Author Archives: Community & Urban Sociology

Message from the Chair (Oct. 2021)

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Welcome to October 2021!

This is my second Chair’s message, and we have accomplished a great deal in a short time. I am so proud of the work of Council members, committee members, and volunteers during this challenging time. I am especially thankful to the outgoing and current members of the Publications Committee for helping to revise the bylaws to comply with ASA’s policies. The changes passed in council and will be on the ballot next year. I am also grateful to the Reception Committee and Jan Lin (Chair) for volunteering to plan this event, which will bring us back together in person again. We increased the budget this year to make sure we find a space in Los Angeles that will be safe and festive. I look forward to reconnecting and hearing about your work and lives from the past two years and honoring our awards winners.

I also want to let you know that Council voted to donate $2,500 to the ASA Minority Fellowship Program (MFP), and we also voted to add this to the budget as a line item in coming years so that giving will be ongoing. This is very important as giving varies by year; some sections do not give at all, some give a little (under a thousand), and some give a lot (several thousand). The MFP needs funds to pay fellows and to pay them better, and I am proud that our section wants to prioritize this.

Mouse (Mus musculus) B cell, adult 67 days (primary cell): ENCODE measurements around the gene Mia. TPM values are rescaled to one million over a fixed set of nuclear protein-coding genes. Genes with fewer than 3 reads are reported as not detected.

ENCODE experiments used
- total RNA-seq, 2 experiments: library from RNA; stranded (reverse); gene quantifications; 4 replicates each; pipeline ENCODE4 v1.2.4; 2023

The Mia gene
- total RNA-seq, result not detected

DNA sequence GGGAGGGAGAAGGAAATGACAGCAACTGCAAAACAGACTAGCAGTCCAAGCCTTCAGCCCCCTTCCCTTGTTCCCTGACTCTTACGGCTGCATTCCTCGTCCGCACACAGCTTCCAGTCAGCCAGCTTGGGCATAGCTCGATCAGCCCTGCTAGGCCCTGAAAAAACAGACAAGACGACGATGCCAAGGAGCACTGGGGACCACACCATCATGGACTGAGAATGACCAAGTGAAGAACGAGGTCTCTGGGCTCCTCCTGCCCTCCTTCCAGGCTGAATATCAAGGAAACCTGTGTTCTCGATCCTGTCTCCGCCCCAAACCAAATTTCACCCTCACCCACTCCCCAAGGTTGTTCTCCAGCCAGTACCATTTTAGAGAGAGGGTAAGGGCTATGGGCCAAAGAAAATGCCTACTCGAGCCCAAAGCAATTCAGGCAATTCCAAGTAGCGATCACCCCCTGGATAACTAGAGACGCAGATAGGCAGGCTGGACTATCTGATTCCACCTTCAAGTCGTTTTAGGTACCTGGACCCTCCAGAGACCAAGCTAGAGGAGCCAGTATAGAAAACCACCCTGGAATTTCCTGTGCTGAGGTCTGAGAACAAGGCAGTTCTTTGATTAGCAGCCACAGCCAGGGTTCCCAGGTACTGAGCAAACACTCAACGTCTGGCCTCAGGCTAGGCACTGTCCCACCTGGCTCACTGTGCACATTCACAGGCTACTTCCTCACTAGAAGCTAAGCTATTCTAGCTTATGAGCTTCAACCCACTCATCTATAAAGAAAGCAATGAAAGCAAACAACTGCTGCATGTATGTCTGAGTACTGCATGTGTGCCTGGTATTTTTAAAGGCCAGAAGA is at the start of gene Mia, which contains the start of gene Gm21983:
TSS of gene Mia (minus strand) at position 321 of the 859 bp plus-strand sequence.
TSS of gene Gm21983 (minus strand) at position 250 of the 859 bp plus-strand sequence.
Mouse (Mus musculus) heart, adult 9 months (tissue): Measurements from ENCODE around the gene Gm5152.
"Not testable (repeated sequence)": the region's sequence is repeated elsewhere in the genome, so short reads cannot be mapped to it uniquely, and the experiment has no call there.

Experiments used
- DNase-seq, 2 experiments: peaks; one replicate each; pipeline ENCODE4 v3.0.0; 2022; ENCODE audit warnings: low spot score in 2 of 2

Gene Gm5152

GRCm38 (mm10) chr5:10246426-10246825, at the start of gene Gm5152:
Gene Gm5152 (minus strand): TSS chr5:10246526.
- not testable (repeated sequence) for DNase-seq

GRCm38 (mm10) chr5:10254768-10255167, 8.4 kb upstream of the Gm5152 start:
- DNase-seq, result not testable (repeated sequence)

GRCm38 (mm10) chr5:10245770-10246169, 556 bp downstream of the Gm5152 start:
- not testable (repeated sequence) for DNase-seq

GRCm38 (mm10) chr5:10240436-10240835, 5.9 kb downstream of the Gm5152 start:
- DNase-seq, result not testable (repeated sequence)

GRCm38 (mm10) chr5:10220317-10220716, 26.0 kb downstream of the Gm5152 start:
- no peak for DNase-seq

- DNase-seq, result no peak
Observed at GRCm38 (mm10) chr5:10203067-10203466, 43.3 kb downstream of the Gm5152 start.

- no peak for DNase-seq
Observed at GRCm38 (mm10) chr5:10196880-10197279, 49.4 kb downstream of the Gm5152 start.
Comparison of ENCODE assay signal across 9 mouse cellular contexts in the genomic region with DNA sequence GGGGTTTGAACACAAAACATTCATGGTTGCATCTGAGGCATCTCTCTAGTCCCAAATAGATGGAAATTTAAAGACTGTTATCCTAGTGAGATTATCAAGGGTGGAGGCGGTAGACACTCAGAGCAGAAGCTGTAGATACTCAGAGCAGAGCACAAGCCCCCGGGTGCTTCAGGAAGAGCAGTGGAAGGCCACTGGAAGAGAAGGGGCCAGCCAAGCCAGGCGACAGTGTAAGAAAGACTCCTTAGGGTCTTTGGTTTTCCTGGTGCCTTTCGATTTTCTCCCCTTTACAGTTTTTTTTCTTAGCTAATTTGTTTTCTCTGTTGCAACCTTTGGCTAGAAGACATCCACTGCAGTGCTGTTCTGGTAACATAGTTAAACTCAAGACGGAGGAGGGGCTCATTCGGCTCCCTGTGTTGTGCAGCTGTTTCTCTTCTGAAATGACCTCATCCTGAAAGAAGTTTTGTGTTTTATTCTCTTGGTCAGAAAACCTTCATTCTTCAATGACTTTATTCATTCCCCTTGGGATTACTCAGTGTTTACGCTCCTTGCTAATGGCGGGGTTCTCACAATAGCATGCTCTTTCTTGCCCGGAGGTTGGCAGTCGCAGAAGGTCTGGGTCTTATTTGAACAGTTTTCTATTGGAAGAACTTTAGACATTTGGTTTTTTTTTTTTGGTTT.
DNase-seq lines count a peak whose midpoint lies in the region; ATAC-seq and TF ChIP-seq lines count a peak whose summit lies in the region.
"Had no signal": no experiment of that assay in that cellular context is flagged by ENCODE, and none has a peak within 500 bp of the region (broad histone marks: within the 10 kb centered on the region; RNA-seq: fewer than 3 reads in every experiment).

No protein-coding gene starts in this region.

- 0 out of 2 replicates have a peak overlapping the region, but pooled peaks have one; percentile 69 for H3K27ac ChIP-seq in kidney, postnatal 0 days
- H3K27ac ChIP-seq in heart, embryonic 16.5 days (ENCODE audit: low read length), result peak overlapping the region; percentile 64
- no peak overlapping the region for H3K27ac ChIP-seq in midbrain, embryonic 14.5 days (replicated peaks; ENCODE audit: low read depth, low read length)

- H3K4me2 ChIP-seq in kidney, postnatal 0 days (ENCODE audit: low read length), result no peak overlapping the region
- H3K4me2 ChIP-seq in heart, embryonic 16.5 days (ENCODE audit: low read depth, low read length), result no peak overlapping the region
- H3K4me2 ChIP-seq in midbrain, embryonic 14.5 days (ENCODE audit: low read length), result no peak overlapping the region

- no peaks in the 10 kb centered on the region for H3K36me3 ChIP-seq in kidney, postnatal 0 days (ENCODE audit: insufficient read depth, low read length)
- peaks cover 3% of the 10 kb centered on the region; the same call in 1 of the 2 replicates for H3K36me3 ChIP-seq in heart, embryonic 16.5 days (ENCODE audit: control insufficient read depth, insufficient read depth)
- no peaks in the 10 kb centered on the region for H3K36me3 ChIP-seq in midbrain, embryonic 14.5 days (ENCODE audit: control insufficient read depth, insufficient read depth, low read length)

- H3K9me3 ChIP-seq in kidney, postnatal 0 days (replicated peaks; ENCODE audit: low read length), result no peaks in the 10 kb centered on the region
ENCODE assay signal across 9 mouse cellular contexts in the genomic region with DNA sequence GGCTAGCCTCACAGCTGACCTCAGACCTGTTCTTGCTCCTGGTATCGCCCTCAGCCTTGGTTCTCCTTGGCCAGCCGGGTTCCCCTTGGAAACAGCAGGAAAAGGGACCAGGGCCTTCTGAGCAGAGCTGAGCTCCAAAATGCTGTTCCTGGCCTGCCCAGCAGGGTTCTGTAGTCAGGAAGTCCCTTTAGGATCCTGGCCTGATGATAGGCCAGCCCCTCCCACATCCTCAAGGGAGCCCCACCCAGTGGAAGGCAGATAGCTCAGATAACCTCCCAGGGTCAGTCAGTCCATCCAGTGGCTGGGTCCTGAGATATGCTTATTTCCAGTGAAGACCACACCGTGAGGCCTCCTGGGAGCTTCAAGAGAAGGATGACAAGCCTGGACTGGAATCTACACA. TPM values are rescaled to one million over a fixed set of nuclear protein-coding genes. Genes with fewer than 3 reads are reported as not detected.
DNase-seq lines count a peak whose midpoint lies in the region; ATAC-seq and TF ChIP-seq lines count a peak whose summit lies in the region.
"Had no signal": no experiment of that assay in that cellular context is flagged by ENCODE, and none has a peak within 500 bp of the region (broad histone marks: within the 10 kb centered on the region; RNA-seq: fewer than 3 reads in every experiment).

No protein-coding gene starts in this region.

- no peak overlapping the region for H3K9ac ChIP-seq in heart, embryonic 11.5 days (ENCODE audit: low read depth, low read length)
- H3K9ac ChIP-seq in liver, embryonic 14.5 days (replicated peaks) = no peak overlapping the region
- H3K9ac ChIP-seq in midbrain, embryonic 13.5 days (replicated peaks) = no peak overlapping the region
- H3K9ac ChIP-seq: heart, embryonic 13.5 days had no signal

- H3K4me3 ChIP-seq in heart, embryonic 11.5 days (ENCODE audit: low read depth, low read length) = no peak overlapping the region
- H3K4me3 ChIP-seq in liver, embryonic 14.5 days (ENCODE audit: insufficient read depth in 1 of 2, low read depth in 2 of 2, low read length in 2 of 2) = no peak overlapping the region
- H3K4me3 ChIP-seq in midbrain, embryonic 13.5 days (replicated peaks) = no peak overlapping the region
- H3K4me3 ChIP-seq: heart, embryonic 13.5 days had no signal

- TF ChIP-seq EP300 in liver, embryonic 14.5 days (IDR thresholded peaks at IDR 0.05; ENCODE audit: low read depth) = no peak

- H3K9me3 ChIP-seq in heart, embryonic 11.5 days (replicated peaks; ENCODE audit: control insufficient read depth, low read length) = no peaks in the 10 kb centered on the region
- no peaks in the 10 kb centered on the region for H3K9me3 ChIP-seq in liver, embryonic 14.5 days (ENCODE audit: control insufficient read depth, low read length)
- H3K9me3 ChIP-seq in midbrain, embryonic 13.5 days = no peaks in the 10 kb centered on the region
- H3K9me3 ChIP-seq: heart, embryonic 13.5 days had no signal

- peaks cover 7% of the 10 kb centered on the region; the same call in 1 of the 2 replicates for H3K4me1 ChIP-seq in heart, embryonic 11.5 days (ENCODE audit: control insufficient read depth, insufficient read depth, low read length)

Finally, I want to thank those serving on the Membership Committee, the Awards Committees, and those helping to organize sessions and put together the election slate. We have invited everyone to participate in the process if they have time. The sessions look fresh and exciting, and we have an extra session in 2022!

Warmly,

Rachael A. Woldoff,

Chair, Community and Urban Sociology Section